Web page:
Children take on responsibility early, often tending animals such as buffalo, cows, goats and sheep. When they are five or six rural children begin helping their sibling tend goats and other animals. When they are seven or eight they have enough skill to take care of 20 or so goats.

In poor families, children are often forced to work and earn money rather than attend school. In villages, boys take care of the animals and work in the fields. Girls collect water and grind and thresh grain. Older siblings (especially girls) often help take care of the younger children.

Children who adopted and brought into the United States must meet stringent legal requirements. They and their mothers must undergo DNA testing to make sure the mothers are really the birth mother. The mother must also participate in numerous interviews and sign a final adoption decree. Even with these strict guidelines, United Nations officials estimate that 4 percent of all adopted children come from questionable sources.

Child Poverty in the Developing World

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Kids in Ratanakiri, Cambodia
As of 2009, an estimated 1 billion children were still deprived of adequate food, shelter, clean water, and health care according to UNICEF. However great advances have been made reducing the number of deaths among children and getting kids into schools.

An estimated 24,000 children under five die every day of preventable causes such as pneumonia, malaria , measles and malnutrition. Nearly 200 million children are malnourished and 140 million are forced to work. In addition, millions of girl and boys are subjected to sexual violence.

The Convention on the Rights of Children was adopted by the United Nations in 1989. More than 70 countries have the used the treaty to incorporate children’s rights into their national laws. Only two countries have not ratified it: the United States and Somalia.

Baby formula that cost $1.50 a week is often too expensive for many villagers.

Children’s Health in the Developing World

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Refugee children in Chad
About 10.5 million children under five die every year, with 99 percent of them in developing countries, many of them from problems related to lack of clean water, poor access to health care, malnutrition, inadequate immunization and violence.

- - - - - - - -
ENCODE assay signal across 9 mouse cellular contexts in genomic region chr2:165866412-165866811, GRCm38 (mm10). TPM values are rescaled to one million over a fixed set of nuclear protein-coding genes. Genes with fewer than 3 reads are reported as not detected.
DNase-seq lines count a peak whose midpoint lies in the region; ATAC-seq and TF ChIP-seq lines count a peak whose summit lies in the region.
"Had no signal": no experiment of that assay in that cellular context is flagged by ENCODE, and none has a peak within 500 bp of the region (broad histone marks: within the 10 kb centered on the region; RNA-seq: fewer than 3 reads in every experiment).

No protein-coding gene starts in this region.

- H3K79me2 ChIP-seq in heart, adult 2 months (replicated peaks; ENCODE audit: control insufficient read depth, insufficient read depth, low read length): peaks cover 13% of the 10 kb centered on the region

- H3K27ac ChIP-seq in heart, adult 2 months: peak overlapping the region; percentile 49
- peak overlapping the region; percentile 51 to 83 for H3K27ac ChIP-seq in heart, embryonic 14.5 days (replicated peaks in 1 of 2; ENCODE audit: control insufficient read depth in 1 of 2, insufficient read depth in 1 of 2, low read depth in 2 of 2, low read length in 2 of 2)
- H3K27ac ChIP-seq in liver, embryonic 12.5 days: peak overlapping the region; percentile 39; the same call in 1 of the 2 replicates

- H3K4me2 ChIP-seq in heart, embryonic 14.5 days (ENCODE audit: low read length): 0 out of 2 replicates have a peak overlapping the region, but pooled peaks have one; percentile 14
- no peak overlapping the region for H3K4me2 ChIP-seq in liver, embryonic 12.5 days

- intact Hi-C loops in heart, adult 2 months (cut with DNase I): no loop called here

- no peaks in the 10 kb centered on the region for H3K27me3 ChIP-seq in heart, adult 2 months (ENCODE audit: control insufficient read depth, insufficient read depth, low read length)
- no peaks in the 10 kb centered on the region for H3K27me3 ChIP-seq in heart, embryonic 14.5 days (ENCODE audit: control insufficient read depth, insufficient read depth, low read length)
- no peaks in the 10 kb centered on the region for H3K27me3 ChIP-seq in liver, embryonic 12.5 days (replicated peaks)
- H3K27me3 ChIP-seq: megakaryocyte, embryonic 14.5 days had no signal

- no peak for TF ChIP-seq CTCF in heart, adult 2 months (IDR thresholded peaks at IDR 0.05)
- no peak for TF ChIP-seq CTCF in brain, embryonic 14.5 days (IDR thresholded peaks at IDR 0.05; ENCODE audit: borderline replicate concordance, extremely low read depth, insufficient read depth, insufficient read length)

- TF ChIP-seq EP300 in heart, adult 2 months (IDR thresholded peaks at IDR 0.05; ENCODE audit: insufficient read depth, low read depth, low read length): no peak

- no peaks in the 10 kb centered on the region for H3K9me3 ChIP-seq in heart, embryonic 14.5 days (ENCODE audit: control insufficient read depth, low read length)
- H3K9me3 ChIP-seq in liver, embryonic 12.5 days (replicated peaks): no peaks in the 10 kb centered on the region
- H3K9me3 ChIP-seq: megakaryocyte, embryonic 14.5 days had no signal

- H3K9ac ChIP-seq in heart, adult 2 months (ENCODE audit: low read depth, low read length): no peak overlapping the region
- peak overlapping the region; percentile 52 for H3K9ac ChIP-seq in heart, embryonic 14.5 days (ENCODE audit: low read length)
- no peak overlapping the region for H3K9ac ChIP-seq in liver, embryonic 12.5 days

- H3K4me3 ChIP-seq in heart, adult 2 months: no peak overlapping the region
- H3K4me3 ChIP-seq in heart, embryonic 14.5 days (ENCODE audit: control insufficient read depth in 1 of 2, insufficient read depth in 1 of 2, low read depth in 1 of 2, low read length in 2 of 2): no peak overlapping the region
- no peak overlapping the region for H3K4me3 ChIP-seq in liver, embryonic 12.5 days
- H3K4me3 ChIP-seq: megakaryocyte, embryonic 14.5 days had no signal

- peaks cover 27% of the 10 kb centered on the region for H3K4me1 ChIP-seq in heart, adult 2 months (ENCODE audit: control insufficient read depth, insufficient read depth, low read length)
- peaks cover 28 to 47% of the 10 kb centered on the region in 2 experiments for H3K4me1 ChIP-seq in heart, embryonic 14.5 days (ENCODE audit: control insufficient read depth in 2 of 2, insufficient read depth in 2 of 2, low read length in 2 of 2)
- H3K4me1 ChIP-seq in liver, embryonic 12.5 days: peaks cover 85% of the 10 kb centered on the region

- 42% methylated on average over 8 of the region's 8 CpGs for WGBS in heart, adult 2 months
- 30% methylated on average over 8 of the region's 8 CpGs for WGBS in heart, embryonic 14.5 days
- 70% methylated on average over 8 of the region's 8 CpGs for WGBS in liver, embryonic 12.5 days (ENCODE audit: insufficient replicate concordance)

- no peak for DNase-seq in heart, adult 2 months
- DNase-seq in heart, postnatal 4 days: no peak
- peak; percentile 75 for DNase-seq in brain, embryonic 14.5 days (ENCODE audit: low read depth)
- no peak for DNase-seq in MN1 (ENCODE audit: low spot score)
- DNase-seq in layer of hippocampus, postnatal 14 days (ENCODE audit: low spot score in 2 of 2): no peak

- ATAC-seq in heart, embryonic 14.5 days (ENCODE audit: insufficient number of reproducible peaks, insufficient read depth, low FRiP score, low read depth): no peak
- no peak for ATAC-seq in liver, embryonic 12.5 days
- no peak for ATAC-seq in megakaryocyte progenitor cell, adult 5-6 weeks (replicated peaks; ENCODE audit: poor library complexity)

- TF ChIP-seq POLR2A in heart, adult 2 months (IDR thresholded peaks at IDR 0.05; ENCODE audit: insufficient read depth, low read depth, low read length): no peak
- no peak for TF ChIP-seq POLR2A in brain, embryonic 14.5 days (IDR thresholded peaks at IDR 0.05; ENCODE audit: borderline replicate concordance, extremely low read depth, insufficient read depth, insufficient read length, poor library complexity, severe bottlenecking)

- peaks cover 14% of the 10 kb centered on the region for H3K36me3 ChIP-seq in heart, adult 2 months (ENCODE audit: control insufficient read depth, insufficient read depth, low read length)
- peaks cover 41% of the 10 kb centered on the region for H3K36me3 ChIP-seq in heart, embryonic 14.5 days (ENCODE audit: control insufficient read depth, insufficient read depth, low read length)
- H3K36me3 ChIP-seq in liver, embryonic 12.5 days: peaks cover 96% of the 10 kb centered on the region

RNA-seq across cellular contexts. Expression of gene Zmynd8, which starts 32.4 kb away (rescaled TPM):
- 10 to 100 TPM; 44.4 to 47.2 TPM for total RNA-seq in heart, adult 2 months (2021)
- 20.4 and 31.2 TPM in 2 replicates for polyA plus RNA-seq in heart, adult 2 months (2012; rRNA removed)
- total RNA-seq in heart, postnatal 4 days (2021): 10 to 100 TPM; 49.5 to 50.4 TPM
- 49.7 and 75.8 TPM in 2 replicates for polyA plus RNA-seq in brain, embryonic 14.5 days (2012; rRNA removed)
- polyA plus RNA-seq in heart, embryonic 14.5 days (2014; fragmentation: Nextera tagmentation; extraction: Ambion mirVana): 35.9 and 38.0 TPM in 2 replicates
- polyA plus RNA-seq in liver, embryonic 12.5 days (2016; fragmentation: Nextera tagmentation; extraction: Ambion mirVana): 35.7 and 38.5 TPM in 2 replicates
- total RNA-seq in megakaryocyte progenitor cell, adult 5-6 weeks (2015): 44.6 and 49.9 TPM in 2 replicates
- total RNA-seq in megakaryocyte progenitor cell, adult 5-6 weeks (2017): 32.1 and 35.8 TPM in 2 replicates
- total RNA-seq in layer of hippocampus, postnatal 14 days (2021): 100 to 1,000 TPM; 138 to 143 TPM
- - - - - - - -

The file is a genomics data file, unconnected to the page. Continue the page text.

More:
In developing countries 1 of every 10 babies born dies before reaching the age of 5 (compared to 7 out of 1,000 in Scandinavia). Many young children die before the age of five from treatable diseases like diarrhea. Many are born with a low birth weight, an indicator of maternal malnutrition and predictor of children dying before they are five. Undernutrition remains a root cause of 53 percent of deaths for children under five. Nineteen percent died of pneumonia between 2000 and 2003.

Things are better than they used to be. The number of children under the age of five that died world wide declined from 13 million in 1990 to 9.7 million in 2006.

Aid groups encourage breast-feeding because studies have shown that it produces healthier children. Breast feeding is credited with saving the lives of six million babies a year, but the number could be even higher if more mothers used the method. According to UNICEF: “Only 39 percent of infants in the developing world are exclusively breast fed. Lack of awareness among mothers and lack of support from health workers and communities, is largely to blame.”

Elderly People in Villages

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Hutte headman
Respect for elders is often the basis for the way society is organized. Older people are respected for their wisdom and most important decisions are not made without consulting them. To pay respects to the older generation, children are often named after their grandparents in a special ceremony.

Old age is supposed to a time when the elderly can kick back and relax after a lifetime of hard work and have their children take care of them. But in many cases old people have been abandoned by their children or have been put in charge of raising grandchildren while children go to the cities to work. Many villages are inhabited almost exclusively by old people. Most of the young families have moved out. In some cases they began leaving as soon as good roads to the village were built and a means leaving became available.

One aging expert told U.S. News and World Report. "The developed world got rich before it got old. In the developing world the trend is reversed."

Image Sources: Wikimedia Commons

Text Sources: New York Times, Washington Post, Los Angeles Times, Times of London, Yomiuri Shimbun, The Guardian, National Geographic, The New Yorker, Time, Newsweek, Reuters, AP, Lonely Planet Guides, Compton’s Encyclopedia and various books and other publications.

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© 2008 Jeffrey Hays

Last updated January 2012